The 5-pack is really a cool bike- I love my RFX. In 5" mode, it could handle serious true FR trails (I took it to the northshore in 5+5" mode and was quite happy), yet still had geometry that worked great for XC trail riding. Like a motolite with lots of extra beef. in 5" mode the frame is 2.5:1, I ran a #100 lighter spring than with the 6" rockers.

Another bike that might be worth considering is the Cove Hustler....
 

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PCinSC said:
Yeah, it does.

The Supermoto: From an abuse standpoint, I'm quite sure the 'moto could handle anything that I dish out. It's the geometry that concerns me a little, in terms of general trail riding. Its got a 67* head angle with a 150mm fork. In my area there is a decent amount of climbing and I'm just concerned that even with an adjustable travel fork that it will be a big struggle to ascend on. This aspect of this bike concerns me more than the heavier weight of the frame with a coil shock.

Thanks for your input.

Patrick
Pike with U-Turn?
Zoke's are taller for the same travel.

That would drive your geometry to acceptable levels for pedaling (we have a lot of that crap around here too.. :D)

Just check for BB height issues.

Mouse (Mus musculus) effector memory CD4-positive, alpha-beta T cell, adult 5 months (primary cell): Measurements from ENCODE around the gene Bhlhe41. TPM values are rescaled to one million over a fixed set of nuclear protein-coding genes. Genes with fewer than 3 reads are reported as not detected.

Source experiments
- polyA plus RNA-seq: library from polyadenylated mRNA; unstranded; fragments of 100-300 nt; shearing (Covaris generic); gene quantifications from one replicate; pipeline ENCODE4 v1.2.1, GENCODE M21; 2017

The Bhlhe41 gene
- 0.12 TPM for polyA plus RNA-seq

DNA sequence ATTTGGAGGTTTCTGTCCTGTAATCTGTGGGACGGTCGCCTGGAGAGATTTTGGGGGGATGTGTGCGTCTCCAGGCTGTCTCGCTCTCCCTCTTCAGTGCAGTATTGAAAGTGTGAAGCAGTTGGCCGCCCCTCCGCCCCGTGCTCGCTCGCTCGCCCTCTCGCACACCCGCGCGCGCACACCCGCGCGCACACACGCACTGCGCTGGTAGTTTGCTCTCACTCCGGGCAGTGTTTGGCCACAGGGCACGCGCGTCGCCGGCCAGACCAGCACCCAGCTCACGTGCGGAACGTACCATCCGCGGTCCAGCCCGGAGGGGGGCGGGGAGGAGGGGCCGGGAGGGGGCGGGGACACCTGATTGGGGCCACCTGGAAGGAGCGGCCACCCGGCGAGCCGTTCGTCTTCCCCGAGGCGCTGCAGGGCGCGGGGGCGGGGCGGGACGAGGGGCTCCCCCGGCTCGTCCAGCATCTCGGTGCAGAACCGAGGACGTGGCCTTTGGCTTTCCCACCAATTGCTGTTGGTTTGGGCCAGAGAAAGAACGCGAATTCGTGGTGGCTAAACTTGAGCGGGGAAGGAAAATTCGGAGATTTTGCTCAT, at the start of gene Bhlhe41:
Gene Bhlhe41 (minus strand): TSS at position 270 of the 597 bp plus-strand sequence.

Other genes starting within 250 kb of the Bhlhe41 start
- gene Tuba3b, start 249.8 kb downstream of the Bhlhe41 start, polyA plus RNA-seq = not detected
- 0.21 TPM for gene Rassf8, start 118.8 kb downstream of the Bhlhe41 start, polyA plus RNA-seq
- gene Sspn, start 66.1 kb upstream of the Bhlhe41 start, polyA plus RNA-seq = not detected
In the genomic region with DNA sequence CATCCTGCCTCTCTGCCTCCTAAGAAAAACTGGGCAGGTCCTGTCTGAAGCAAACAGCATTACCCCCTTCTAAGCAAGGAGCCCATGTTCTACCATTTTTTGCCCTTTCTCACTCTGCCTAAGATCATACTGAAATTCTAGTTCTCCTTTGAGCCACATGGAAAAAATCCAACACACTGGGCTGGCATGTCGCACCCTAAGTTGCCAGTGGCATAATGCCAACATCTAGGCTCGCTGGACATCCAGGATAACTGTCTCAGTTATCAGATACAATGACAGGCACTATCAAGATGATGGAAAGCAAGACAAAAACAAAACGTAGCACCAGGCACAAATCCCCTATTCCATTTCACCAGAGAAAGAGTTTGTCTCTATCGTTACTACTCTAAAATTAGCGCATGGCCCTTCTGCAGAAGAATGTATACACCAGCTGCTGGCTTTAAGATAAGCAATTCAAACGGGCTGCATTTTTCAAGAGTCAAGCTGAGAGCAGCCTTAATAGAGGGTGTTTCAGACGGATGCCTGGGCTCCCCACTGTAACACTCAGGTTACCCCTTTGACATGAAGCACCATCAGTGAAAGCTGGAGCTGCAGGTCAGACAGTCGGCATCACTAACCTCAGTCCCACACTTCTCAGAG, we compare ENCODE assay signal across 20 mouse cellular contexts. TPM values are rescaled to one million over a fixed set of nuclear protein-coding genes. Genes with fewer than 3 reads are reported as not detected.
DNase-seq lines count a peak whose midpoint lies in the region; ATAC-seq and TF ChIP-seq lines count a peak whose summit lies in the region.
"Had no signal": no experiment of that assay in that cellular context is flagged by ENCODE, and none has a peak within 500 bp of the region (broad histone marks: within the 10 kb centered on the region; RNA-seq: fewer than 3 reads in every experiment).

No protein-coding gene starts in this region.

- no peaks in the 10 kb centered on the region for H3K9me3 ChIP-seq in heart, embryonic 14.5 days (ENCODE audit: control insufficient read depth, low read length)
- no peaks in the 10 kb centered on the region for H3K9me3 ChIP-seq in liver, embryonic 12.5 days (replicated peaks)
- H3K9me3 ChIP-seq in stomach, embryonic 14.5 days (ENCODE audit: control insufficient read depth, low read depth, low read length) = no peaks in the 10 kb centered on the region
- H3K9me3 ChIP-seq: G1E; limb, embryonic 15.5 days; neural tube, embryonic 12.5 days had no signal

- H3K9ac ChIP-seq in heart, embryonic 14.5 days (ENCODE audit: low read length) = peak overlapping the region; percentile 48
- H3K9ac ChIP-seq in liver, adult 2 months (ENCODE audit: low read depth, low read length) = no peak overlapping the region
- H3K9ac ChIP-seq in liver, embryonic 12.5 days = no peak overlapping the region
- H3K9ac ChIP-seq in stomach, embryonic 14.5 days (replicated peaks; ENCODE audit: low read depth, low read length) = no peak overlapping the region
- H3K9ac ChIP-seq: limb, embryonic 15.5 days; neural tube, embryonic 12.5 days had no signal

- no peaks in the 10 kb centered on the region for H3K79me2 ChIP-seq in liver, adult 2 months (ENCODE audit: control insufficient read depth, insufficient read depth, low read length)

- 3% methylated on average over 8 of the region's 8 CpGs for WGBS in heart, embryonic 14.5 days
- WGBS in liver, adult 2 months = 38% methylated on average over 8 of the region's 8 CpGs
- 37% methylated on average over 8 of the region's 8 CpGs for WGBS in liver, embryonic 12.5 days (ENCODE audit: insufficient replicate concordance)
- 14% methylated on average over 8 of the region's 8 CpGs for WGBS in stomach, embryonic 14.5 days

Random thoughts here...
 

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PCinSC said:
The Supermoto: From an abuse standpoint, I'm quite sure the 'moto could handle anything that I dish out. It's the geometry that concerns me a little, in terms of general trail riding. Its got a 67* head angle with a 150mm fork.
XL supermoto. personaly I thought that the 67* HA is wishfull thinking. I think it is steeper. maybe they are factoring in some 1.5 headset spacer thingy. I had to put a 40 on mine to get it raked out... and its still way steep compared to a demo9 or any "DH" race bike.

when I had a travel adjustible fork ( sherman firefly) the SM climbed as good as my ML.

an XL SM with a 36 tallas 2 and you would be set for anything.
 

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If I were building a burly trail bike Motolite... I'd go coil shock and Coil Pike and some decently burly wheels and go just about anywhere. That sounds like the perfect do anything bike. Of course I'm disregarding the clydesdale issue and whether you should get a Super Moto or not..... but really if you're not going to be hucking 6 footers all day the ML built like this would handle just about anything even for a big guy.

What about waiting for the new Moto-X, Quasi-Moto or whatever they're going to call the new 6inch trail bike? I think that's hot.
 

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Discussion Starter · #16 ·
FM said:
I totally relate- if I could tweak the design on the motolite, really the only thing I would change is I would go to a thicker butted head tube. I think the rear and and the rest of the front triangle could handle a 6" fork, and the geometry would be perfect. That would open up our fork selection to include adjustable 6" forks that currently might be a stretch for the motolite, especially fo rlighter riders.